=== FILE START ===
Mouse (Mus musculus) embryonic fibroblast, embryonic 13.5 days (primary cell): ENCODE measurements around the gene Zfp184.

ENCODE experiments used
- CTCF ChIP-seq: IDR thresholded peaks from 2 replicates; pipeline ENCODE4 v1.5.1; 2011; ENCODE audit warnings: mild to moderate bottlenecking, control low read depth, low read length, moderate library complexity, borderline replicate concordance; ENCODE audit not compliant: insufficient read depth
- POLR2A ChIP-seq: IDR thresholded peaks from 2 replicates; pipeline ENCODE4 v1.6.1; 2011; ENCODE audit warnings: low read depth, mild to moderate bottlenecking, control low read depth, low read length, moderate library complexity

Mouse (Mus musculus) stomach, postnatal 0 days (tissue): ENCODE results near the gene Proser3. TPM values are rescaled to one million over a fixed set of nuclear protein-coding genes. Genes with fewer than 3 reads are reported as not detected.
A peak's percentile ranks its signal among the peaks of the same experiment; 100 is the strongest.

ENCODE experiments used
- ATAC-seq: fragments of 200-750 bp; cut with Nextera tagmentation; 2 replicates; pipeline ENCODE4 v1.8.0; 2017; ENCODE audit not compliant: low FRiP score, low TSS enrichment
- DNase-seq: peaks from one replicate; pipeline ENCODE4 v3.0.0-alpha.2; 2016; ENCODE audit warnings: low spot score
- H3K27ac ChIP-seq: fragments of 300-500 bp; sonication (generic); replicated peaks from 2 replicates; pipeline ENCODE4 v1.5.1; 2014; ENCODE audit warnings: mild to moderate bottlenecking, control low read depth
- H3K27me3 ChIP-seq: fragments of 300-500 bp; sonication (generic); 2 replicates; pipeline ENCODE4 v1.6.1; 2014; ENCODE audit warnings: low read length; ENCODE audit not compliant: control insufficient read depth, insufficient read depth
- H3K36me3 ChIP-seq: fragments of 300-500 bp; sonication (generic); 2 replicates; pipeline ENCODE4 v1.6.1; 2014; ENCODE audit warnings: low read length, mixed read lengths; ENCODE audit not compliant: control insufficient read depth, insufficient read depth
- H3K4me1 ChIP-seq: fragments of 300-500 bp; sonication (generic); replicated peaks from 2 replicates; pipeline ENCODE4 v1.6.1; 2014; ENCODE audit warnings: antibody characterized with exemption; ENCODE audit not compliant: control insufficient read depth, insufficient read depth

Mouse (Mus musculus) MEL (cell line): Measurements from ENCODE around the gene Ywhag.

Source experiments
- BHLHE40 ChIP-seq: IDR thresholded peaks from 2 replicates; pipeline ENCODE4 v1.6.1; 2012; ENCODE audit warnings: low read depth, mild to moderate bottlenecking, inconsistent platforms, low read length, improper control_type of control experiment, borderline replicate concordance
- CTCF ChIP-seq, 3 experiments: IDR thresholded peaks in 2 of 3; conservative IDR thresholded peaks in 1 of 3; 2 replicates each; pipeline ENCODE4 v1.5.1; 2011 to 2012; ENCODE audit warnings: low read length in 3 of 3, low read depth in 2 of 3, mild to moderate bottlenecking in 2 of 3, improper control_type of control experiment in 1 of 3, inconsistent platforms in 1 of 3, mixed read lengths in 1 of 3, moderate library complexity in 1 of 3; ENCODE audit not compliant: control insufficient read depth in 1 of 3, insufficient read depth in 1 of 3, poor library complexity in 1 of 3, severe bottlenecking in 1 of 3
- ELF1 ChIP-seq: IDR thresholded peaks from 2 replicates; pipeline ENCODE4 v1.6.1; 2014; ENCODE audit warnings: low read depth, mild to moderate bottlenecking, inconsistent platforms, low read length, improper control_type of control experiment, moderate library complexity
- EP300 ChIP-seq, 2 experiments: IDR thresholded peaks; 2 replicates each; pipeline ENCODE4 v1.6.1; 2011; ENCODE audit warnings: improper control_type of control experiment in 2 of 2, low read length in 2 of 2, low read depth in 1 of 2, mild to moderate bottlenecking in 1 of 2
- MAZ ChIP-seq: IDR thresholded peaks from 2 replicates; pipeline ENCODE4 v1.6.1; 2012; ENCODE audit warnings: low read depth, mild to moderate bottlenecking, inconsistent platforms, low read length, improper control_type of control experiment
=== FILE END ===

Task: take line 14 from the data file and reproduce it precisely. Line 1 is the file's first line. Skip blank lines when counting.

Mouse (Mus musculus) MEL (cell line): Measurements from ENCODE around the gene Ywhag.